The amplitude of low-frequency fluctuation (ALFF) is one of the methods of RS-fMRI, which detects the intensity of spontaneous fluctuations at the low-frequency level (0.01–0.08 Hz). Therefore, in this study, we have applied the ALFF method of RS-fMRI in CI-TLE, cognitive not impairment-TLE (CNI-TLE) patient, and normal control (NC) individuals and have aimed to find the changes in the functional region of the whole brain in CI-TLE patient. We have also aimed to sort out the possible mechanism involved in CI in CI-TLE patients.
MATERIAL AND METHODS
We recruited 98 subjects (male/female: 55/43, average age: 33.7 ± 11.23) between January 2017 and January 2019 and performed the study. Subjects were divided into two groups primarily, TLE group, which consisted of 58 patients (male/ female: 38/20, average age: 34.3 ± 11.8), and NC group, which consisted of 40 healthy controls (male/female: 17/23, average age: 33.17 ± 10.8). TLE was again subdivided into TLE patient without CI (CNI-TLE) which consisted of 44 patients (male/female: 29/15, average age: 32.29 ± 10.9) and TLE patient with CI (CI-TLE) which consisted of 14 patients (male/female: 9/5, average age: 39.8 ± 13.1). The demographic and neuropsychological data of these three groups (CI-TLE, CNI-TLE, and NC) are shown in Table 1. The patient was diagnosed as epileptic after fulfilling the criteria given by the International League against Epilepsy. Criteria’s included are as follows: (1) At least two unprovoked (or reflex) seizures occurring >24 h apart, (2) one unprovoked (or reflex) seizure and a probability of further seizures similar to the general recurrence risk (at least 60%) after two unprovoked seizures, occurring over the next 10 years, and (3) diagnosis of an epilepsy syndrome. Then, electroencephalogram (EEG) was done to confirm epilepsy, and finding included is interictal epileptic discharges in EEG. Then, epileptic classified patient underwent magnetic resonance imaging (MRI) to confirm TLE. There was no identifiable structural MRI abnormality other than hippocampal sclerosis in the patients’ brain.
|Characteristics||CI-TLE (n=14)||CNI-TLE (n=44)||NC (n=40)||Pvalue|
CI-TLE was distinguished from CNI-TLE by mini-mental state examination (MMSE) score. Epileptic patient with MMSE score ≤26 was considered CI and was kept in the CI- TLE group. MMSE >26 was considered CNI and was kept in the CNI-TLE group.
Beck’s depression inventory (BDI) score was used to rule out the depressive patient from TLE group as depressive patient can also present with the symptom of CI, which can mislead our findings in CI due to TLE. BDI >25 was considered depressive and was excluded from our study.
NC was selected under following inclusion criterion: Without any psychiatric disorders; not any contraindications to MRI; no any evidence of brain lesion in conventional MRI; and no CI, MMSE scores >26 for NC and BDI <25.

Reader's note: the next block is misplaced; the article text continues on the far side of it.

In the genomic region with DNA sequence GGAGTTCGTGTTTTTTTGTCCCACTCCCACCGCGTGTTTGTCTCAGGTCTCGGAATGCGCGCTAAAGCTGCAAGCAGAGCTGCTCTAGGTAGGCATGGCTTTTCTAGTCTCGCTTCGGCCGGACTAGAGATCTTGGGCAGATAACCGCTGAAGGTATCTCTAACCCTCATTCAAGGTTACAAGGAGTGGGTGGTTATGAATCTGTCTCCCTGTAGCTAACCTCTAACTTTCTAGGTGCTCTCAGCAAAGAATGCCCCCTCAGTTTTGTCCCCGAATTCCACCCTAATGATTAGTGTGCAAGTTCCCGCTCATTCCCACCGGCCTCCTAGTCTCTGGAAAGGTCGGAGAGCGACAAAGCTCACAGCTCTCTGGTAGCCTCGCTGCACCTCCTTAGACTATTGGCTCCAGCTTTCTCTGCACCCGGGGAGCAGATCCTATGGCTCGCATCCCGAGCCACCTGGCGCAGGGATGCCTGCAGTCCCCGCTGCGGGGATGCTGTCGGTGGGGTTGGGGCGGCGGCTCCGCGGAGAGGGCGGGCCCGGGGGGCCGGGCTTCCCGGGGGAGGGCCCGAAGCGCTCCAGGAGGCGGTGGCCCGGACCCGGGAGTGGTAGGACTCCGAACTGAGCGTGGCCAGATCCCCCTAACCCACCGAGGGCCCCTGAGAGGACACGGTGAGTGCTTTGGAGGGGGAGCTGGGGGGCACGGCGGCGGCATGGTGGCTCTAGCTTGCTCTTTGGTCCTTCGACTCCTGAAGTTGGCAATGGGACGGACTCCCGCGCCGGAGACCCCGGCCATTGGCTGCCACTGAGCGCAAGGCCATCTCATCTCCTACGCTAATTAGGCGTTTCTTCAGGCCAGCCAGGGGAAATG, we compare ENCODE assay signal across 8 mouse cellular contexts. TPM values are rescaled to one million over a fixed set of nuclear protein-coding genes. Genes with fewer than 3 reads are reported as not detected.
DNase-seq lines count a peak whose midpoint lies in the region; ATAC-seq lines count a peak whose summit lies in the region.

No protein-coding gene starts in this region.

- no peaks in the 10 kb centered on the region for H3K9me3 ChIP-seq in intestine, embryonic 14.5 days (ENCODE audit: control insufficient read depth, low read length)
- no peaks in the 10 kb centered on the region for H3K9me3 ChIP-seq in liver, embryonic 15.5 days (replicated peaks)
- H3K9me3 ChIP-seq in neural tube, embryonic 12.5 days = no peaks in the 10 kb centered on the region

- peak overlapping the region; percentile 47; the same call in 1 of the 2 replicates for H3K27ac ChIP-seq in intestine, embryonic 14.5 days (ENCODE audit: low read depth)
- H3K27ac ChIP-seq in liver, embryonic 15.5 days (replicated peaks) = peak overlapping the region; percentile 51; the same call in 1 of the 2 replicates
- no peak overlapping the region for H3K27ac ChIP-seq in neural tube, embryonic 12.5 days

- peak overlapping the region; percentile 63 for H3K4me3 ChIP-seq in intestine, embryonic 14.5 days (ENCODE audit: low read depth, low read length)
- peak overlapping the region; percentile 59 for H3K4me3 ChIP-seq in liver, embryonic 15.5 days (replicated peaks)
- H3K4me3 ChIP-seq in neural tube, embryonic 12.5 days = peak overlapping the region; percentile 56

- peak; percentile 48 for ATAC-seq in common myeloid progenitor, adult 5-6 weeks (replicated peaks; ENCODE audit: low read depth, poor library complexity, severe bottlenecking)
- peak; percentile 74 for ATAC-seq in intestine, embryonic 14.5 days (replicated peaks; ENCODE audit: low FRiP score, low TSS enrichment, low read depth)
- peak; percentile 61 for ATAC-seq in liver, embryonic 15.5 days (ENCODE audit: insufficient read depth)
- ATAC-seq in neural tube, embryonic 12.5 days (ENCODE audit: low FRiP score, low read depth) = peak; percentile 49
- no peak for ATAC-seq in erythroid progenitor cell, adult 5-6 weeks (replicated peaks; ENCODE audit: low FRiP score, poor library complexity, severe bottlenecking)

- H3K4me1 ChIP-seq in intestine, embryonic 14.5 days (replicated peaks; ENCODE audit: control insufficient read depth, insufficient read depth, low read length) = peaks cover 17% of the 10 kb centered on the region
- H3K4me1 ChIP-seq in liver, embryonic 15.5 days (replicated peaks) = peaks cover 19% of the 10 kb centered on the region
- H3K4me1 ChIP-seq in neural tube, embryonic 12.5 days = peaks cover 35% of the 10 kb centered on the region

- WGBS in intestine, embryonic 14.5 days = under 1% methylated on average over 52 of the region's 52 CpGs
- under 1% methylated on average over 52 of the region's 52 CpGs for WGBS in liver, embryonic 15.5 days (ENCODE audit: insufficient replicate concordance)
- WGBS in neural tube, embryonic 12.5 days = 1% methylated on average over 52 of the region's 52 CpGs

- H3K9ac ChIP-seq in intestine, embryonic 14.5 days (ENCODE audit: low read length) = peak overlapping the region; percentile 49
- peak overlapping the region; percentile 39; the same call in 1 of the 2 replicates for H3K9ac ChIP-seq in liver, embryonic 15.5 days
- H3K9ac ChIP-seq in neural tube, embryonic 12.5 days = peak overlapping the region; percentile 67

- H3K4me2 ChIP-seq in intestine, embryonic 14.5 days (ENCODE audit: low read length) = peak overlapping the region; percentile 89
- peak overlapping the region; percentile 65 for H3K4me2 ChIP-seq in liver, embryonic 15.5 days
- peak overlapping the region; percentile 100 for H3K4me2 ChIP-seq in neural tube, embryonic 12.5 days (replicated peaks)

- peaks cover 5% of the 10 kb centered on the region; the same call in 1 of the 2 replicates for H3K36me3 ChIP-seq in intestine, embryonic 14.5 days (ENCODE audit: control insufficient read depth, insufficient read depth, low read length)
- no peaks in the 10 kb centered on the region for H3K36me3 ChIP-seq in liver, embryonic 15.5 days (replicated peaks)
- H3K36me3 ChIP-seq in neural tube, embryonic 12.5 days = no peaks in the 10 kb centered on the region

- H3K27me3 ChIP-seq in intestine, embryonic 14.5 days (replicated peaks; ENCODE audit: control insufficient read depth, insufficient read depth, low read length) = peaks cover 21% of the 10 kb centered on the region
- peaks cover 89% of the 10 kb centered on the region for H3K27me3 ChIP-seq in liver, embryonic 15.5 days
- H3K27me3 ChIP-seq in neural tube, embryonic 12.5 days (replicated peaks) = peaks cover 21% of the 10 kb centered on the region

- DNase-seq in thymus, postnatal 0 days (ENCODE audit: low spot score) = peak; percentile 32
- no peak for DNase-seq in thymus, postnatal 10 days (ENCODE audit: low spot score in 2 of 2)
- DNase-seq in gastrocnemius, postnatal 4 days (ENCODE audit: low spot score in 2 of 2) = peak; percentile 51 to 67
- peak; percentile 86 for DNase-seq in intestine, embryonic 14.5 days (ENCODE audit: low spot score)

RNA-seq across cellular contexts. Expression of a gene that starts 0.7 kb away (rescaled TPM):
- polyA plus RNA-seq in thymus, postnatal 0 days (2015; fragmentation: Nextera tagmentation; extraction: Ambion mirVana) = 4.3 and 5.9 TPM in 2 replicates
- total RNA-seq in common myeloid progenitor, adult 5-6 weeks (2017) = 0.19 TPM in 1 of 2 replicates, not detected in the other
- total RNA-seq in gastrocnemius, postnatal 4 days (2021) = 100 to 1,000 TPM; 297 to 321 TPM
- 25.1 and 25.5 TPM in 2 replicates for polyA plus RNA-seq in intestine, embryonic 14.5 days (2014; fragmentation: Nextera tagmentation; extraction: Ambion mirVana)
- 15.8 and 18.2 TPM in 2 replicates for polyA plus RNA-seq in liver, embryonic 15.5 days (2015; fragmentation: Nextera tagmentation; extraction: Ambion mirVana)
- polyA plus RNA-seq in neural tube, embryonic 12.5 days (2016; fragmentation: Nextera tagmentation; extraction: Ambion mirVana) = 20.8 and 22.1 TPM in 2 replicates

Images were acquired using a 3.0-Tesla scanner (Siemens Magnetom Trio Tim, Siemens Medical Solutions, Erlangen, Germany) utilizing 32 channel head coil in Tianjin First Central Hospital, Tianjin, China. Before scanning, the patient was asked to lay in a supine position in the MRI table with head firmly fixed by straps and foam pads to minimize head movement.
For resting-state (RS) scanning, participants were asked to close the eyes and remain motionless and not to think of anything, in particular nor fall asleep. The RS functional data were acquired using an echo-planar imaging sequence with the following parameters: TR = 2000 ms, TE = 30 ms, flip angle = 90°, thickness/gap = 5.0/0.0 mm, field of view = 24 cm × 24 cm, matrix = 64 × 64, 300 volumes. A total of 300 slices of resting fMRI were acquired.
Structural images T1-weighted images were acquired using a magnetization-prepared rapid gradient-echo sequence with the following parameters: TR = 1900 ms, TE = 2.52 ms, TI = 900 ms, thickness = 1.0 mm, flip angle = 9°, matrix = 256 × 256, voxel size = 1 × 1×1 mm3.
Data preprocessing was carried out in MATLAB (matrix laboratory) based statistical parametric mapping (SPM) v.8 software. First, DICOM data were converted to NIFTI images. Second, the first 10 volumes of each subject’s rest data were discarded to allow longitudinal magnetization to reach a steady state and for participants in getting used to the scanning environment. Third, both rest and T1 data underwent left to the right flip of the image using the matrix −1000; 0100; 0010; 0001. Fourth, flipped resting data were realigned so that the corresponding scans of the participant precisely fit one another. Participants with head motion larger than 2 mm or 2° in any of the six parameters (x, y, z, pitch, roll, and yaw) were excluded. Fifth, coregistration was done for alignment of resting functional image with a structural image. Sixth, normalization to Montreal Neurological Institute (MNI) template image and resampling of each voxel to 3 × 3 × 3 mm3 was done. Normalization fits the shape of functional images with the structural image to a canonical average template. Finally, the smoothening of the normalized functional image was done with full-width-at- half-maximum.
ALFF calculation was carried out in REST v1.8 software (http://resting-fmri.sourceforge.net) based on MATLAB. Smoothened data were used, data of each voxel were linearly detrended, ideal bandpass filter 0.01~0.08 and TR; 2 s was used. The ALFF value of each voxel was standardized by dividing the full brain mean ALFF value.
Statistical analysis was conducted in MATLAB based SPM v.8 software.
ALFF between TLE and NC group